Access Keys:
Skip to content (Access Key - 0)

Biosafety and Health

The NewLeaf story Monsanto NewLeaf potato which incorporate a Bt gene conferring resistance to the Colorado Potato Beetle was first approved by the US regulatory agencies in early 1995. The GE Russet Burbank potato first was first transformed and appeared in Canada food chain in 1996, Bt varieties of Atlantic and Superior soon followed. In both cases, the potatoes were labeled as "NatureMark" and were accompanied by informational brochures detailing the new technology.In late 1998, Monsanto acqired final approval for a second type of GE potatoes: a Russet Burbank marketed as "New Leaf Plus," which combines the Bt trait with resistance to the Potato Leaf Roll Virus (PLRV). Shortly after that, in 1999, Monsanto added a third GE potato, "New Leaf Y," combining Bt with resistance to the Potato Virus Y (PVY). This GE trait was available in both Russet Burbank and Shepody varieties.

Those varieties were relatively popular with growers. The initial planting of NewLeaf Russel Burbank was only 1500 acres but quickly grew to 50,000 due to the difficulty to control the Colorado potato beetle, which was developing resistance to pesticides, and few alternatives were available. Then, in 1995, there were a high green peach aphid preasure which is the vector of the potato leafroll virus thus growers planting NewLeaf potatoes were able to reduce insecticides costs significantly.However, GE potatoes never amounted to more than 2-3% of the total potato market, and plantings of the GE varieties declined slightly after 1999. First of all, it was really expensive to bring the NewLeaf potatoes to the market inducing high fees for seed purchasing. Potato is a slow propagation crop thus there were low GE potato acres of the total potato market and close of the business had very little impact. Then, for resistance management strategy the variety switch during planting operation was a complication that many potato growers were not used to and the introduction on the market at the same period of a new insecticide, which offered an efficient alternative to struggle against Colorado Beetle have help the potato business failure. In 2002 less than 1 million hectares of GM potato was grown worldwide, all grown in either the USA or Canada. Due largely to poor sales, all GE potato varieties were discontinued by the developer in March of 2001 and since have not been sold to farmers for planting.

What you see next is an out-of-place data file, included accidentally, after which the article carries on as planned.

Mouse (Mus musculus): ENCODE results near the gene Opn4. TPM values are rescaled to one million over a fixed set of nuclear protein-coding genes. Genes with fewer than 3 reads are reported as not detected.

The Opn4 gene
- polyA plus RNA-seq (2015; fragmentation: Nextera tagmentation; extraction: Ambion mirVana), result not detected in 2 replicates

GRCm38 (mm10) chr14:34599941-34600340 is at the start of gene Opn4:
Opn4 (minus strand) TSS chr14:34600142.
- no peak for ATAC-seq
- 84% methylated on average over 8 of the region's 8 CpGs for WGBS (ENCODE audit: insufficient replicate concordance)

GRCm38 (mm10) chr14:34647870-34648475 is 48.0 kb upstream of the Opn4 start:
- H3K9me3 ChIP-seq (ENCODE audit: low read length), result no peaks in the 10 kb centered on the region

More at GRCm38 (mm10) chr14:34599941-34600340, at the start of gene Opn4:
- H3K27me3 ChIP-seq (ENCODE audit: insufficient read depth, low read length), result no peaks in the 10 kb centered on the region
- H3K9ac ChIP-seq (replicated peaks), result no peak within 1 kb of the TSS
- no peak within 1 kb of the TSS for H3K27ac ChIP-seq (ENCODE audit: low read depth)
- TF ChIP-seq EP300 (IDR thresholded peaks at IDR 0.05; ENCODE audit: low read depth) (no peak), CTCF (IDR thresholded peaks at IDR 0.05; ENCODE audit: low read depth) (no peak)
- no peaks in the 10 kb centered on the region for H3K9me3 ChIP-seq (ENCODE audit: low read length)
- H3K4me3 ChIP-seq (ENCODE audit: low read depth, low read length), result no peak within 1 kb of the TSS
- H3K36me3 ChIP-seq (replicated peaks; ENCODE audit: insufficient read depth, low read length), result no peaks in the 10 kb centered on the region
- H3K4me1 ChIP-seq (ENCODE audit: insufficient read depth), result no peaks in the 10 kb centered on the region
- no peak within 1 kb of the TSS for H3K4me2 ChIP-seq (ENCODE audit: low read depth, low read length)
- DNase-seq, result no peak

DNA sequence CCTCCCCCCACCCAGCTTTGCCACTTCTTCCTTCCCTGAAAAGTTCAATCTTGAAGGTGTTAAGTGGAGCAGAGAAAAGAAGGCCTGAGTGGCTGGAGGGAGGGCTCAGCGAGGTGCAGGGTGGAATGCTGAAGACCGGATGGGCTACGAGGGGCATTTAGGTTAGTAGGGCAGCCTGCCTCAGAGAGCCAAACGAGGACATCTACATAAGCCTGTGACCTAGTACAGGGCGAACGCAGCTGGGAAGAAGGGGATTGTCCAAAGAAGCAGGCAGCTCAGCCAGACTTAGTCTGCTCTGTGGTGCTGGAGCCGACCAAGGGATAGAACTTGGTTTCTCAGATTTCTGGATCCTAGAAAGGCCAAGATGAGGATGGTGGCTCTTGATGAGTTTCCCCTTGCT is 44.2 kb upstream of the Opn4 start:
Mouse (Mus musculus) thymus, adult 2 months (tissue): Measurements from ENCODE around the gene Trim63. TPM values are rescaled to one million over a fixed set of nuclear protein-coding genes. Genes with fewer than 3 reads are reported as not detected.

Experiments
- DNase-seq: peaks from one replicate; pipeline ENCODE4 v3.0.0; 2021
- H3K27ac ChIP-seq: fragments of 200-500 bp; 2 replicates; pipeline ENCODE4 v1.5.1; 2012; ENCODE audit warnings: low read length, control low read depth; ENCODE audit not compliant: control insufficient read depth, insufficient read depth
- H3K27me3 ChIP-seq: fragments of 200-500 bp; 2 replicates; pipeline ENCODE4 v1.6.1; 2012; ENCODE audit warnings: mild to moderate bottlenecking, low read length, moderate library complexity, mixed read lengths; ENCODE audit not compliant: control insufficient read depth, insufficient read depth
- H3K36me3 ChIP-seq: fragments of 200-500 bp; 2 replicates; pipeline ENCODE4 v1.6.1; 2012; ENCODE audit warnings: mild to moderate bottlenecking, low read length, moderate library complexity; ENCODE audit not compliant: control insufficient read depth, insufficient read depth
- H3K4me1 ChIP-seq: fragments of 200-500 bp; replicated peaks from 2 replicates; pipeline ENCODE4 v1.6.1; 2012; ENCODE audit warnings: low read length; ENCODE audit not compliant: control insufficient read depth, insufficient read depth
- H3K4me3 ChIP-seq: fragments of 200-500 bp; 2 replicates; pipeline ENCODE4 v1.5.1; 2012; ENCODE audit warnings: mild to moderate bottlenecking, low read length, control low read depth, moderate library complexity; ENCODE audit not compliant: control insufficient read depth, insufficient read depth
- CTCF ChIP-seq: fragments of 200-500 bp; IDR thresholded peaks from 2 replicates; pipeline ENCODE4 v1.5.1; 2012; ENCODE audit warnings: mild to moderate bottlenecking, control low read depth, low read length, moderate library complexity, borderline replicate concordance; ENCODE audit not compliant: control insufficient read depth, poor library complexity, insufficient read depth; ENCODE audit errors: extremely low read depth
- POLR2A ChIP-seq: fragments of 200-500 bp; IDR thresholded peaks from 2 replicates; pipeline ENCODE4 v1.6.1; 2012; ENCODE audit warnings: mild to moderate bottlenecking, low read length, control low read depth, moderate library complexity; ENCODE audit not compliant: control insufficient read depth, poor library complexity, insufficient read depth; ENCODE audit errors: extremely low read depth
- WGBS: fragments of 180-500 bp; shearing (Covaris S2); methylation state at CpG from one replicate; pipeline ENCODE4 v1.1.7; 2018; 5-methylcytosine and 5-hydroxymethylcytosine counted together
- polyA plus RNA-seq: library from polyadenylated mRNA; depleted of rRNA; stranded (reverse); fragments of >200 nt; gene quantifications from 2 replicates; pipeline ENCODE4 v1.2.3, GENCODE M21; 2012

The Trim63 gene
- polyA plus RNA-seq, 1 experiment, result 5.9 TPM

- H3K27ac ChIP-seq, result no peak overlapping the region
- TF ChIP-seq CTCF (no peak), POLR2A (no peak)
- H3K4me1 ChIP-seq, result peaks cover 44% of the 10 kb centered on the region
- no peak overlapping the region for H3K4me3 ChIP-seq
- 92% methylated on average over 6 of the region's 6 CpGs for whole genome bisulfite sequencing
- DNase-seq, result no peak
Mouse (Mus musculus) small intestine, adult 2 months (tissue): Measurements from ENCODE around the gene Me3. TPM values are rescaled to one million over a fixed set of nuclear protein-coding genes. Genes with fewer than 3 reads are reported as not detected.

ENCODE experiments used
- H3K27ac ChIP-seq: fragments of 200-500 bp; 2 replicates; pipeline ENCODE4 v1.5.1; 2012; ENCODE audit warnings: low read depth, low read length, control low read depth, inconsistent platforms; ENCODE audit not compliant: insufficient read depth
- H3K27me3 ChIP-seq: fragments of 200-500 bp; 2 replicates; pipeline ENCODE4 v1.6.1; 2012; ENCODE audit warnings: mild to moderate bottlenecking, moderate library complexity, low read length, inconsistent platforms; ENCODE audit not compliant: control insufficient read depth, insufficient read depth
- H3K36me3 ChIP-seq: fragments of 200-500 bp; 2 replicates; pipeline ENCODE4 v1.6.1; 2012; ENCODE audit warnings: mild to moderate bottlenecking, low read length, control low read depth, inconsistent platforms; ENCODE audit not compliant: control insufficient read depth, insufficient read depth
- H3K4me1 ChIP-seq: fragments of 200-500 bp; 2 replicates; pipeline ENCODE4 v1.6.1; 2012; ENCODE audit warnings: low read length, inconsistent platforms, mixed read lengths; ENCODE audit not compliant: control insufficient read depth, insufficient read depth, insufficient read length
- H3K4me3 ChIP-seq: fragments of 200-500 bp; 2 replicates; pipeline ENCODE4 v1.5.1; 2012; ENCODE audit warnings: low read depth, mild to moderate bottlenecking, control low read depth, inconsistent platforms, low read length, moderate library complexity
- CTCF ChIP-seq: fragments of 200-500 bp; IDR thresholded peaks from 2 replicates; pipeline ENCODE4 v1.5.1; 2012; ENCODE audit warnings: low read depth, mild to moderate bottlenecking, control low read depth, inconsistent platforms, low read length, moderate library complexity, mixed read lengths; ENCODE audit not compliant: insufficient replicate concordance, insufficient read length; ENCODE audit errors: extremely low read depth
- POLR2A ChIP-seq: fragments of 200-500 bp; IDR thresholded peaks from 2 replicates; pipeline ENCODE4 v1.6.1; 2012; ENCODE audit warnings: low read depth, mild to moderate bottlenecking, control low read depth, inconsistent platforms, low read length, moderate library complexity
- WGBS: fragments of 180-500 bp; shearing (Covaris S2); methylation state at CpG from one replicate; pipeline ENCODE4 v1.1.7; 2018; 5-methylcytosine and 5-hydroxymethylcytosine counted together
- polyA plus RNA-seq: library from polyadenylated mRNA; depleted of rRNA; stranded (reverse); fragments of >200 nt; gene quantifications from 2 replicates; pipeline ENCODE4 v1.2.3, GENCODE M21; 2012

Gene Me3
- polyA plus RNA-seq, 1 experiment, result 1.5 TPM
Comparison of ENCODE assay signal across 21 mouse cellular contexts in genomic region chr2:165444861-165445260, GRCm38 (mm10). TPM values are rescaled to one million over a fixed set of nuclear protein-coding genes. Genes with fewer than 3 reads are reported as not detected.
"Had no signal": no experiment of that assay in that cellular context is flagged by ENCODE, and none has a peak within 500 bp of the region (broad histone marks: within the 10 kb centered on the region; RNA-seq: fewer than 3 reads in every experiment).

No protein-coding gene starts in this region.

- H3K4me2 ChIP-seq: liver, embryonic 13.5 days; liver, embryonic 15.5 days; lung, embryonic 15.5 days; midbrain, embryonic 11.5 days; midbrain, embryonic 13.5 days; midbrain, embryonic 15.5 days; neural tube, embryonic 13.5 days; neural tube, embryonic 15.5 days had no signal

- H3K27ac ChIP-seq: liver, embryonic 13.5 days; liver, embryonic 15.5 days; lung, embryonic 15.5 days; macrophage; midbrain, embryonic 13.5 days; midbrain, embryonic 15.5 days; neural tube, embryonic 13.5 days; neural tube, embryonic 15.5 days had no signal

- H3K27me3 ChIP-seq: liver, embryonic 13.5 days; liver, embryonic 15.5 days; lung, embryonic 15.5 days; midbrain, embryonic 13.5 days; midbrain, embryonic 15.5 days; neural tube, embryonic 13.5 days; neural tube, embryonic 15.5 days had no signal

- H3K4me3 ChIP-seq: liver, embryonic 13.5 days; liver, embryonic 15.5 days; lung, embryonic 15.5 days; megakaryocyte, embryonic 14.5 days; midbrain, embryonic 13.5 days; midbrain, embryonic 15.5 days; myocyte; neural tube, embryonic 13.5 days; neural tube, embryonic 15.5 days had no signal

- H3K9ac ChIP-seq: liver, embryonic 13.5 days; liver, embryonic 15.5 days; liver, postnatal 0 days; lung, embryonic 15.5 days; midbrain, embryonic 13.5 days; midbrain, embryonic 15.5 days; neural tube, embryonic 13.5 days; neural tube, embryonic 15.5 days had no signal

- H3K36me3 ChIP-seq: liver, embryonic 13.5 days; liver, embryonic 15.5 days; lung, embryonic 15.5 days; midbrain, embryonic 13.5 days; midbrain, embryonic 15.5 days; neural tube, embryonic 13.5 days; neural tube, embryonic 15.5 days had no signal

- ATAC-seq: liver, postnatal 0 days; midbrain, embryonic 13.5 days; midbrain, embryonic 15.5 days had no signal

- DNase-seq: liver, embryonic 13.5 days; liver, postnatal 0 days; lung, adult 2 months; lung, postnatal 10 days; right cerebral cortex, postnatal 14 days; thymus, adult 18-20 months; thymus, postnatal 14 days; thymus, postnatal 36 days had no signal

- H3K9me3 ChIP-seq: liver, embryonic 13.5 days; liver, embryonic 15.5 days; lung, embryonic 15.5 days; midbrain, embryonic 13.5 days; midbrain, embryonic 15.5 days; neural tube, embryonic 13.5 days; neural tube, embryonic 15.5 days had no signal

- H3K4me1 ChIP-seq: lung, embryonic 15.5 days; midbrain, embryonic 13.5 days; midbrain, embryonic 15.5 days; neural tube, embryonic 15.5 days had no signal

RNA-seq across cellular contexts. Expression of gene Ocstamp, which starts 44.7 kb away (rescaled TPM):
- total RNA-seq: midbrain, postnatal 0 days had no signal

Duncan, D., Hammond, D., Zalewski, J., Cudnohufsky, J., Kaniewski, W., Thornton M., Bookout, J., Lavrik, P., Rogan, G., Feldman-Riebe, J., (2002) Field performance of transgenic potato, with resistance to Colorado potato beetle ans viruses, HortScience, 37(2), 275-276

Kaniewski, W., Lawson, C., Sammons, B., Haley, L., Hart, J., Delannay, X., Tumer, N. 9 (1990) Field resistance of transgenic Russet Burbank Potatot to effects of infection by potato virus X and potato virus Y. Biotechnology, 8(8), 750-754 Kaniewski, W.K. & Thomas, P.E. (2004). The potato story.AgBioForum,7(1&2), 41-46. ----